Reed Magazine table of contents | Reed Home
By Harry Bauld
What are they looking for in the college application essay? is the wrong question.
There’s no magic formula. The application essay is the first published piece of writing for almost all young writers. It goes out into a world of unknown readers who hope to learn something real from it. Unlike the audience of teachers provided by school—who are paid to like you, or at least pretend as if they do, no matter what you fumble out about Hamlet or the Ottoman Empire—the admissions officers who read your essay have no stake whatever in your success.
This piece is also a specific literary form, like an epic or a limerick, and has its own clichés to be avoided, some of which follow. (NB: everything I say you can’t do, you can do. You have to be careful with advice about cure-alls.)
The Trip: “I had to adjust to very different foods, customs, even daily schedules, in my visit to Europe/Israel/Cleveland/fill in the blank. …” Everything in Trip essays is different except the essay itself, which is just like all other Trip essays.
Miss America: This essay—“I think world peace is the most important issue facing us today…”—offers simpleminded solutions for complex problems that you don’t really know the first thing about from personal experience.
“Writing,” said E. B. White,
The Perspirant: In response to the essay prompt to discuss “a challenge you’ve faced,” student anxiety often leads to “This essay is the greatest challenge I have ever faced… . ” Don’t write about the process of applying (admissions officers sometimes call such applicants “sweaty”).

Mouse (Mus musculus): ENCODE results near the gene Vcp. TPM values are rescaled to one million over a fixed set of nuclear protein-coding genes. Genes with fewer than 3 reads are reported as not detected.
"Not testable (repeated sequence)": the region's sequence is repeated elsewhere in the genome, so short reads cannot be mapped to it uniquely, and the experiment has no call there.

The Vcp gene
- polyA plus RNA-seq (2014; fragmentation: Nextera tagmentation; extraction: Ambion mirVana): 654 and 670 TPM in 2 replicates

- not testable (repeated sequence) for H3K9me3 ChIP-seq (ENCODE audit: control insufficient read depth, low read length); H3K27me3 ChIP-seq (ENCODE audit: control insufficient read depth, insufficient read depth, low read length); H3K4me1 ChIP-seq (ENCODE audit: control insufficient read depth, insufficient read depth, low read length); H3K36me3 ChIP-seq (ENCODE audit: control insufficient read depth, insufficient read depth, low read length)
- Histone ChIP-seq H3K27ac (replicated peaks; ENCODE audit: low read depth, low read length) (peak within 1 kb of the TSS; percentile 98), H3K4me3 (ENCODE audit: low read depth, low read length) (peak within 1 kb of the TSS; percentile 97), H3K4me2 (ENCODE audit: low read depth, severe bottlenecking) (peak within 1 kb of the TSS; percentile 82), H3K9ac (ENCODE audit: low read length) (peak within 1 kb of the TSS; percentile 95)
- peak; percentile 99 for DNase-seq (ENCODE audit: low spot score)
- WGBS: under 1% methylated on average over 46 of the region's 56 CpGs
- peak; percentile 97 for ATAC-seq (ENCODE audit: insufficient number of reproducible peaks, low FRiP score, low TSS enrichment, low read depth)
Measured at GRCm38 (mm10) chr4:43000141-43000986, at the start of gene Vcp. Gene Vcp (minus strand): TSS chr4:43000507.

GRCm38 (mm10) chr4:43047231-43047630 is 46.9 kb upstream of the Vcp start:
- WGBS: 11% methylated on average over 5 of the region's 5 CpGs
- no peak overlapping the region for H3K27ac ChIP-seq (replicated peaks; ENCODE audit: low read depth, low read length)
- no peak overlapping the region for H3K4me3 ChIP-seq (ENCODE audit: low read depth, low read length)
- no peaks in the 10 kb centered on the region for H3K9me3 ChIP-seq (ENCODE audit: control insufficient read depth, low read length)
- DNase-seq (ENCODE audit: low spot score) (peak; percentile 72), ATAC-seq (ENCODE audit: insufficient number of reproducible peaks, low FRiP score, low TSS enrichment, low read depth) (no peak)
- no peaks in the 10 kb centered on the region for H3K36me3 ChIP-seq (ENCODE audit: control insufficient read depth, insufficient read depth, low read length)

The Jock: “Through wrestling, I have learned discipline, determination, and how to work with
people… .” Written by many types of students, not just neckless mouth-breathers, this isn’t
a subject but a formula: Through X, I have learned Noble Value A, High Platitude B, and Great Lesson
C. (You know you’ve written this essay if you can substitute “hard work,” “cooking meals at the soup kitchen,” or “my career
Pet Death: “As I watched Button’s life ebb away in the street, I realized all the important things I value in this world… .” If you have pets, feel free to keep them alive as long as possible. If they die, dig a hole, have a lovely ceremony, and then keep quiet about it. (Incidentally, E. B. White wrote one of the great essays of this century, “Death of Pig,” defying in brilliant detail everything I am saying. Try it if you dare.)
My Favorite Things: “Here are a few things I am for: abandoned puppies, moonbeams, fudge brownies. Things I am against: acne, mean people, nuclear holocaust… . ” Writers of MFT are called “fluffballs” in admissions parlance—need I say more?
Tales of My Success: “But finally, when I crossed the finish line and received the congratulations of my teammates, I realized all the hard work had been worth it.” Imagine how often that gets written, and then spare the admissions staffers one more variation on the theme. Let others—teachers, counselors—talk about your successes instead.
My Memoirs: Don’t try to stuff eighteen years into 500 words. It’s not that an autobiography can’t be done in this space; it’s just profoundly difficult. Write about something smaller.
Now for what you should do.
The secrets of the application essay are few, and really not so secret: